Racket talk: Get your swing weight right
Most players choose their badminton rackets based on ‘feel’, or more commonly, by what the stars endorse. That’s okay for someone who’s not serious about the game, but for those who hope to become decent players, these approaches just won’t do.
One of the commonest mistakes entry-level badminton players make it to go automatically for the lightest rackets around, without wondering if their style and body type require light rackets.
This is where swing weight comes into the picture. While players might lift a racket and ‘feel’ whether its weight is right for them, the stationary weight of the racket might be different from when it’s in motion. ‘Swing weight’ is how heavy or light a racket feels when it is in motion.
Swing weight is a combination of a racket’s stationary weight, length and balance point. It’s important to understand that a racket that ‘feels’ light might actually have a relatively higher swing weight.
How do you measure swing weight? And what does it mean to your game?
There are some do-it-yourself methods to determine swing weight, but the most accurate way is to test the racket on a swing weight machine. You clamp the grip on to the machine, push the frame, and let it swing. The machine will give you a number (kilogrammes times centimeters squared) that indicates how much energy it took to move the racket through the arc. The higher the number, the higher the racket’s swing weight. Some rackets, even though their stationary weights might feel high, actually might have lower swing weights.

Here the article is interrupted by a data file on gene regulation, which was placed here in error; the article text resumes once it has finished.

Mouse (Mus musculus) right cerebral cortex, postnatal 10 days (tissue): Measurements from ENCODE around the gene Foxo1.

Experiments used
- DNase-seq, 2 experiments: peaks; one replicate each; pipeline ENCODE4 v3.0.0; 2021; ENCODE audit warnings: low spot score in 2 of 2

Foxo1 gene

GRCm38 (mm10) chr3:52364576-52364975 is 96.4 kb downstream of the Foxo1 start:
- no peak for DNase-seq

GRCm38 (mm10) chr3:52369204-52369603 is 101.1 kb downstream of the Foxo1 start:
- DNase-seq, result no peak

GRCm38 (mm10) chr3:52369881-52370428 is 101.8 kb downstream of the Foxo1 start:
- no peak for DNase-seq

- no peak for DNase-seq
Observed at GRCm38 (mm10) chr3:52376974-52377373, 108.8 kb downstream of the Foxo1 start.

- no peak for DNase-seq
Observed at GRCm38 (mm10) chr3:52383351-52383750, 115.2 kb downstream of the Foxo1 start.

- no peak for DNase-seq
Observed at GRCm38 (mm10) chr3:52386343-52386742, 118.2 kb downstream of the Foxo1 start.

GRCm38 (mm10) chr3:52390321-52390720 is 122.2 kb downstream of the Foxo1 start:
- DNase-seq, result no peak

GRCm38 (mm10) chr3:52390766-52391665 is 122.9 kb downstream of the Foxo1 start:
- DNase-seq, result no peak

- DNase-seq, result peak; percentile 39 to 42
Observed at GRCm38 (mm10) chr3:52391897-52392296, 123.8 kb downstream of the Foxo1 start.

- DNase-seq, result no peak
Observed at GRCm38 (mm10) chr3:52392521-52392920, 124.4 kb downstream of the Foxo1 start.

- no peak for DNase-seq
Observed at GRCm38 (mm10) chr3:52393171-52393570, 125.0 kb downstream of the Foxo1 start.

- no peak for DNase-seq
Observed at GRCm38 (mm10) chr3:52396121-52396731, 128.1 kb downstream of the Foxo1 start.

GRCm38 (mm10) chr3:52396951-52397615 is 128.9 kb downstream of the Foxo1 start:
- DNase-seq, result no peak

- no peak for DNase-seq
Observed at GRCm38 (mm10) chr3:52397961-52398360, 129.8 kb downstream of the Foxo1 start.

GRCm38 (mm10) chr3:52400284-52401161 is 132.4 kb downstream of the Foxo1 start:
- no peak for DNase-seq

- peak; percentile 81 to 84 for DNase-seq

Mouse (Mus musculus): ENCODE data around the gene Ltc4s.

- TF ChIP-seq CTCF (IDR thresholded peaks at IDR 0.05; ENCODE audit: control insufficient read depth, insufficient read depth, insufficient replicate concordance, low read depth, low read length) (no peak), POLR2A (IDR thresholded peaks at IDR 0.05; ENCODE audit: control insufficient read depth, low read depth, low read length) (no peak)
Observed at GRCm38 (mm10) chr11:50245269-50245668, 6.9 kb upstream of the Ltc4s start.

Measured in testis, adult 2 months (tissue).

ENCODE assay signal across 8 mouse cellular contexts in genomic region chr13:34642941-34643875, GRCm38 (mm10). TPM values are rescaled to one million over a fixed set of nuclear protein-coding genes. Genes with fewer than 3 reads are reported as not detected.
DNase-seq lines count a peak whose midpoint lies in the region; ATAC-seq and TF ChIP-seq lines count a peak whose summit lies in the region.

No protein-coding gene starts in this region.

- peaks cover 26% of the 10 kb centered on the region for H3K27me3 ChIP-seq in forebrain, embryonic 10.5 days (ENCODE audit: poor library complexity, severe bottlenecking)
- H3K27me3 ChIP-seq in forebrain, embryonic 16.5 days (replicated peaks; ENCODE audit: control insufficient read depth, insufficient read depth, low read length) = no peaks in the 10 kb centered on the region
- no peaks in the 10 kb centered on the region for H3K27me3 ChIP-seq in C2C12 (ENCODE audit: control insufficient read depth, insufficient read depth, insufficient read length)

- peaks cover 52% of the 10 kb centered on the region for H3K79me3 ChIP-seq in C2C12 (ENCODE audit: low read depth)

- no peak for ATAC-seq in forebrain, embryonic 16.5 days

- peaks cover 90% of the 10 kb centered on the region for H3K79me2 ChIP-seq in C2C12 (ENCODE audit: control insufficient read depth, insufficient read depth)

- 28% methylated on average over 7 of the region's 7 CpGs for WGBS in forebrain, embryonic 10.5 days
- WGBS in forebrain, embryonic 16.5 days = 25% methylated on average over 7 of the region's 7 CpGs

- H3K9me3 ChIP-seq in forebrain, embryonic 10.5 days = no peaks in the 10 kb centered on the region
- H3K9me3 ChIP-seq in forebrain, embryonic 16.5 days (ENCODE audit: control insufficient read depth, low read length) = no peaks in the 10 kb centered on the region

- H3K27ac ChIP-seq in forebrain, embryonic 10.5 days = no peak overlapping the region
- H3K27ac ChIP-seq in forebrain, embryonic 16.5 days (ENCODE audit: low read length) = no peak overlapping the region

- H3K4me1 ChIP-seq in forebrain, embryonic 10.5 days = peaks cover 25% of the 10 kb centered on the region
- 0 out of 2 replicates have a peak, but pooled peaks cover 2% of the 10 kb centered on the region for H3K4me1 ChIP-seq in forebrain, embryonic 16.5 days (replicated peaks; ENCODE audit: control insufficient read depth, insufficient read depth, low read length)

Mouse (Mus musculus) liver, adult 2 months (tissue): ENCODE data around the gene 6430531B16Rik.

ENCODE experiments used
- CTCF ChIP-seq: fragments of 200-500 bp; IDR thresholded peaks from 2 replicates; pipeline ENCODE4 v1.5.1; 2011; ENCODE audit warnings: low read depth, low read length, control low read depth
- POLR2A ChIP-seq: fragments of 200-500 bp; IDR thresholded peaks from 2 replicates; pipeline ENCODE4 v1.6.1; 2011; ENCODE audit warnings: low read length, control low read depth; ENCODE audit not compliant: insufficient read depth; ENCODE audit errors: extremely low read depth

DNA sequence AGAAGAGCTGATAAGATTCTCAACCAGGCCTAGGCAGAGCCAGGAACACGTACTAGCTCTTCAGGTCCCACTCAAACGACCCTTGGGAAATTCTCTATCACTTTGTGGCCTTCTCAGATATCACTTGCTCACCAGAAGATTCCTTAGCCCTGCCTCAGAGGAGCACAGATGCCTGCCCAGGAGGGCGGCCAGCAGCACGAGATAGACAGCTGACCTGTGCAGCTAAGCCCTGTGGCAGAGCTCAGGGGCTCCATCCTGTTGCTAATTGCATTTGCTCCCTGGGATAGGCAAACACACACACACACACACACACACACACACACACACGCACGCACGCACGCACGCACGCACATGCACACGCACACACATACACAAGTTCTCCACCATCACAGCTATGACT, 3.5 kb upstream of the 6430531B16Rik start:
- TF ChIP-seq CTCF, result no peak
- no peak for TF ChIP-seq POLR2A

According to David Bone, executive director of the US Racquet Stringers Association, (quoted in Tennis magazine), one should use a (tennis) racket that has the heaviest swing weight you can handle without it feeling unwieldy. “In almost every way, a racket with a high swing weight is better,” he says. “It’s more powerful, transmits less shock, and twists less on impact.”
According to P Bhaskar, an expert stringer and owner of the popular sport store Sportsline in Bangalore, most badminton players don’t pay adequate heed to the importance of swing weight. “A lot of tennis players check swing weight, but it’s not so well known in badminton. In badminton, players add their own grip to the handle according to their convenience,” he says. “They don’t realize that they change the balance and swing weight by adding a grip.”
Bhaskar says it is important for players to learn the importance of swing weight. “It can make a big difference,” he says. “Most brands don’t mark the balancing point on their rackets, so a player adding a grip on the racket handle might alter its performance. Knowing the swing weight is especially important if you want to change your racket and choose the right one. Instead of looking for one that looks or feels similar to your previous racket, you can go by its swing weight.”
For more questions on swing weight, you can mail: email@example.com